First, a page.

In his book Obama’s Wars, Bob Woodward describes a meeting about Afghanistan in the White House. He writes how Gen. David Petraeus said, “I understand the [Afghan] government is a criminal syndicate,” to which then-Vice President Joe Biden asked, “If the [Afghan] government is a criminal syndicate, a year from now, how will troops make a difference?” Mr. Biden’s question remains unanswered.
Biden, of course, is now the president. I wonder if he remembers his unanswered question from all those years ago.
Despite the many years of tragic, seemingly endless war in Afghanistan, Mr. Biden’s question is still relevant today. I’ll take a shot at answering it: No number of troops could make a difference. The root of the problem is Washington’s willingness to partner with thieves and warlords.
Over the past 18 years, American policy makers have been well aware of the situation in Afghanistan. They knew about the theft of public and private land. They recognized early on the high-handed and corruption-ridden governing style of Kabul’s bosses. They witnessed the indifference and incompetence of the overflowing bureaucracy. They knew, or should have known, that the bureaucrats would do nothing without a hefty bribe.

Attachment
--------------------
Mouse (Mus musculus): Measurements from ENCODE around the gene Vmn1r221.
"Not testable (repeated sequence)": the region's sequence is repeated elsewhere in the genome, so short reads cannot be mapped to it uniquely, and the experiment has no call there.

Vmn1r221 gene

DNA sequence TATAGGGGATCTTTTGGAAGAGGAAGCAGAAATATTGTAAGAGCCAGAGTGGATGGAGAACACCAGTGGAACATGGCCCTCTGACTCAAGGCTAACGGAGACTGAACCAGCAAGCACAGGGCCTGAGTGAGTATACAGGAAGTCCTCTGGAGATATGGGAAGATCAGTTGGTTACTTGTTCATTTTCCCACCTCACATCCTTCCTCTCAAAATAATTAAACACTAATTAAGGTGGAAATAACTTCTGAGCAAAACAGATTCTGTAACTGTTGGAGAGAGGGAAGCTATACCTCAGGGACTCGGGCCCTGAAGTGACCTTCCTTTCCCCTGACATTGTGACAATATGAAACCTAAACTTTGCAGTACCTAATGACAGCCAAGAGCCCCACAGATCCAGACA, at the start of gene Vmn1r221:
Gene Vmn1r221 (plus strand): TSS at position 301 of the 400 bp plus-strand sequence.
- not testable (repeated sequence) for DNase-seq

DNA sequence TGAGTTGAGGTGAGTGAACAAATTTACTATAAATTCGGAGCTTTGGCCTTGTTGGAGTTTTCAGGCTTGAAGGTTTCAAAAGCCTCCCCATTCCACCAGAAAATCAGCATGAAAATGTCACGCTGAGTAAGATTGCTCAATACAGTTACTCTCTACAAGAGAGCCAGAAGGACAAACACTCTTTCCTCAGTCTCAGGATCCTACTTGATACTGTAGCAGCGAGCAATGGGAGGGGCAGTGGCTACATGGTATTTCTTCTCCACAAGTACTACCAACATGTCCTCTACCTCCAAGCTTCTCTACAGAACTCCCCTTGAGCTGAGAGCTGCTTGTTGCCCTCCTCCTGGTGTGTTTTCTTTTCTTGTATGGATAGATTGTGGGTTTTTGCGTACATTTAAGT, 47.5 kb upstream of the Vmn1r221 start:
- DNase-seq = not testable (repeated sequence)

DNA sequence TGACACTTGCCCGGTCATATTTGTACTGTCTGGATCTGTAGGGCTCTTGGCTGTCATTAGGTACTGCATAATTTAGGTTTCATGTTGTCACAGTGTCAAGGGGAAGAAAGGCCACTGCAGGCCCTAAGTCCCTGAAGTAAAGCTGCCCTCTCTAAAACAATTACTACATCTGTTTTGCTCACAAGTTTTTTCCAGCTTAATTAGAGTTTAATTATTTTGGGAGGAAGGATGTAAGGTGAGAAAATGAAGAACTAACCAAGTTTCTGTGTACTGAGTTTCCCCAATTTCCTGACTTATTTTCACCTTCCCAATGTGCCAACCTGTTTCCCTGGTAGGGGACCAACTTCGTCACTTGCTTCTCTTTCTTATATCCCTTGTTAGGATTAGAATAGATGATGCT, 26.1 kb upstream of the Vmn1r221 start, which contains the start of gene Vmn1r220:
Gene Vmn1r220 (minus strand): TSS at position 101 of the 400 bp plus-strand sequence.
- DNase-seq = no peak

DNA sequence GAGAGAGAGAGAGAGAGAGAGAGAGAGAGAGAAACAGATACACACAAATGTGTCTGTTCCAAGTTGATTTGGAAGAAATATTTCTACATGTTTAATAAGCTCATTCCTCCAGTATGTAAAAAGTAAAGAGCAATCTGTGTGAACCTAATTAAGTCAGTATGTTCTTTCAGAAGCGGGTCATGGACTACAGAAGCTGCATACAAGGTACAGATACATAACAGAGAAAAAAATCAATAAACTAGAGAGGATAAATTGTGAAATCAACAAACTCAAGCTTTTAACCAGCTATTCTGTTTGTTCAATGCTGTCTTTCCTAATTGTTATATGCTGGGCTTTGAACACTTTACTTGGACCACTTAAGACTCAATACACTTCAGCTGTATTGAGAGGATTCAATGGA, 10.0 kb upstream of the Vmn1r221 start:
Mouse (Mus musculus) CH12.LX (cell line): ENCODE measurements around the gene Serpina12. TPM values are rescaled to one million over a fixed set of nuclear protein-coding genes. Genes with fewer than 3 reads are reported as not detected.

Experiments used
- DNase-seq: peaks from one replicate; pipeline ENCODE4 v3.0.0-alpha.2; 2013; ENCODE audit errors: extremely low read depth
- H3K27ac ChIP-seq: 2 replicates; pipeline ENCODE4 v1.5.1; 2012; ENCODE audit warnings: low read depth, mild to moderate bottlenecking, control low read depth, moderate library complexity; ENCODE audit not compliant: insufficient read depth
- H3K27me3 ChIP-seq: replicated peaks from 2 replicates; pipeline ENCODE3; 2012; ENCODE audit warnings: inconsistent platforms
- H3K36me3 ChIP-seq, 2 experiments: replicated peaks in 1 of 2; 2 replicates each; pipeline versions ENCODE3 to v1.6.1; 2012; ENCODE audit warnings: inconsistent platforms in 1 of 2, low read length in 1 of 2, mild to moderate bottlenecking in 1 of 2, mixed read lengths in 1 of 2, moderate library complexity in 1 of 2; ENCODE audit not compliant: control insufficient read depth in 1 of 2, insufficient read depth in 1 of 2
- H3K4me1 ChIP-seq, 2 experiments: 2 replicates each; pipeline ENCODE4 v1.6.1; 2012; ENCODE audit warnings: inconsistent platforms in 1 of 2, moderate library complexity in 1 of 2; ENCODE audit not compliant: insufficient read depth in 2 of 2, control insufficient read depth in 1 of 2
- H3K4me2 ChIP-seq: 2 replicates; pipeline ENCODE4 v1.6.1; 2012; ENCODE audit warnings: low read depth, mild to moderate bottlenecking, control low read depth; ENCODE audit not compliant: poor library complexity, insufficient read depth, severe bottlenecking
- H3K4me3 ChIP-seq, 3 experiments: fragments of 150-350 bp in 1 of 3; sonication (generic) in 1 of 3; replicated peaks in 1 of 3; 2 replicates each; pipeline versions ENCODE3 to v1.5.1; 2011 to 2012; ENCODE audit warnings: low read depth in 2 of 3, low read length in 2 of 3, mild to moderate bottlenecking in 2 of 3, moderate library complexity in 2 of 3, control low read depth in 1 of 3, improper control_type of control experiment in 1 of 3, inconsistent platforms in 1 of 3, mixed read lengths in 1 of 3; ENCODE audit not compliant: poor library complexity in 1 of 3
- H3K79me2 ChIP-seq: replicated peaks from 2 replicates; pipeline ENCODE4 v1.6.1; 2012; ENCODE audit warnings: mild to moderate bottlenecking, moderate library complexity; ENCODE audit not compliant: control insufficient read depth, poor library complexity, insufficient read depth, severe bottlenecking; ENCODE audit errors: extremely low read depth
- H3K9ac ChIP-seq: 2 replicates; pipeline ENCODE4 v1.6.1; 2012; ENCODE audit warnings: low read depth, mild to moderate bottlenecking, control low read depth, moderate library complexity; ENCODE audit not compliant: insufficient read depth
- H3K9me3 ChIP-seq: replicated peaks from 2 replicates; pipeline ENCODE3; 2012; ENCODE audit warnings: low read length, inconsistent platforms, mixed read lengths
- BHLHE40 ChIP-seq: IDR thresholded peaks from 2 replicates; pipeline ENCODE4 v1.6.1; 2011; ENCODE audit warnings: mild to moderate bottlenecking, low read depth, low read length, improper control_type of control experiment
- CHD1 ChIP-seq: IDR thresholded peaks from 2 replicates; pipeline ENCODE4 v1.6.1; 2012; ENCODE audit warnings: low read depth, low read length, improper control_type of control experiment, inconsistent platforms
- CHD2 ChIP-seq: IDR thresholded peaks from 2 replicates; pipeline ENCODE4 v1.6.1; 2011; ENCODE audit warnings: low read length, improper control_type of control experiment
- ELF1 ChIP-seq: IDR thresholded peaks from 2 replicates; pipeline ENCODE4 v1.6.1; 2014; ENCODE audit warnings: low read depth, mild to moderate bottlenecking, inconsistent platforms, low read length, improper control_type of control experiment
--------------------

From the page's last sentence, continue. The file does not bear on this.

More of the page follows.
And what did Washington do? It watched in silence and hoped things would somehow turn out for the better. That policy was wrong. When wars are lost, pursuing the wrong policy is usually to blame.
What went wrong?